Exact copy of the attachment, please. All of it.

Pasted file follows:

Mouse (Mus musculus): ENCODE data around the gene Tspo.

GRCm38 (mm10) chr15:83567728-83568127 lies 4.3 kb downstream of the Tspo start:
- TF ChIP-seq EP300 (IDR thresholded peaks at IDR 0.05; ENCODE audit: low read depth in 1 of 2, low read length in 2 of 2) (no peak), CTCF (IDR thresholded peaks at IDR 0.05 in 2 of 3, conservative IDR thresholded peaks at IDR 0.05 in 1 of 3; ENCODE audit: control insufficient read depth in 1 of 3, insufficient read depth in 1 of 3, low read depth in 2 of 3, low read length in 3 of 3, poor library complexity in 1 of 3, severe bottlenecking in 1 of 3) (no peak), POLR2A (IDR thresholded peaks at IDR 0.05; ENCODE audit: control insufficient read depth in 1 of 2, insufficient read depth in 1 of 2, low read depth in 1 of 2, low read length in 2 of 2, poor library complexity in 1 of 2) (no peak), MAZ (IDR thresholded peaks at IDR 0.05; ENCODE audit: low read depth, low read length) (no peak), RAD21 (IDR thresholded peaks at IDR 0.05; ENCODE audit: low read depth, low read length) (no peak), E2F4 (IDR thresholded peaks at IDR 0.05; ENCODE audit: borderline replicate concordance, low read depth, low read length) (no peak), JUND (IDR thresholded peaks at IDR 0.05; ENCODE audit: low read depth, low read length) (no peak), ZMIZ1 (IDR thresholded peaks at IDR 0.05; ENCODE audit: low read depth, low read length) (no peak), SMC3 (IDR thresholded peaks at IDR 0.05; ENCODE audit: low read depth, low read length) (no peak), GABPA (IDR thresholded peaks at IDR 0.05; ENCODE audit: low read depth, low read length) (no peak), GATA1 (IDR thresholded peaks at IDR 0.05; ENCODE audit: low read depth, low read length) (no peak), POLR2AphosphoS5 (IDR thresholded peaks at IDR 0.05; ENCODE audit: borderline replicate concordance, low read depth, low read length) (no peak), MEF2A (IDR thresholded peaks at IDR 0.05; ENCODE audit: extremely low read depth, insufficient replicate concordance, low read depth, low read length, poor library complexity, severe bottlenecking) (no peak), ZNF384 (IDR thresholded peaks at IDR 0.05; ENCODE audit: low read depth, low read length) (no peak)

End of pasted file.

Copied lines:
Mouse (Mus musculus): ENCODE data around the gene Tspo.

GRCm38 (mm10) chr15:83567728-83568127 lies 4.3 kb downstream of the Tspo start:
- TF ChIP-seq EP300 (IDR thresholded peaks at IDR 0.05; ENCODE audit: low read depth in 1 of 2, low read length in 2 of 2) (no peak), CTCF (IDR thresholded peaks at IDR 0.05 in 2 of 3, conservative IDR thresholded peaks at IDR 0.05 in 1 of 3; ENCODE audit: control insufficient read depth in 1 of 3, insufficient read depth in 1 of 3, low read depth in 2 of 3, low read length in 3 of 3, poor library complexity in 1 of 3, severe bottlenecking in 1 of 3) (no peak), POLR2A (IDR thresholded peaks at IDR 0.05; ENCODE audit: control insufficient read depth in 1 of 2, insufficient read depth in 1 of 2, low read depth in 1 of 2, low read length in 2 of 2, poor library complexity in 1 of 2) (no peak), MAZ (IDR thresholded peaks at IDR 0.05; ENCODE audit: low read depth, low read length) (no peak), RAD21 (IDR thresholded peaks at IDR 0.05; ENCODE audit: low read depth, low read length) (no peak), E2F4 (IDR thresholded peaks at IDR 0.05; ENCODE audit: borderline replicate concordance, low read depth, low read length) (no peak), JUND (IDR thresholded peaks at IDR 0.05; ENCODE audit: low read depth, low read length) (no peak), ZMIZ1 (IDR thresholded peaks at IDR 0.05; ENCODE audit: low read depth, low read length) (no peak), SMC3 (IDR thresholded peaks at IDR 0.05; ENCODE audit: low read depth, low read length) (no peak), GABPA (IDR thresholded peaks at IDR 0.05; ENCODE audit: low read depth, low read length) (no peak), GATA1 (IDR thresholded peaks at IDR 0.05; ENCODE audit: low read depth, low read length) (no peak), POLR2AphosphoS5 (IDR thresholded peaks at IDR 0.05; ENCODE audit: borderline replicate concordance, low read depth, low read length) (no peak), MEF2A (IDR thresholded peaks at IDR 0.05; ENCODE audit: extremely low read depth, insufficient replicate concordance, low read depth, low read length, poor library complexity, severe bottlenecking) (no peak), ZNF384 (IDR thresholded peaks at IDR 0.05; ENCODE audit: low read depth, low read length) (no peak)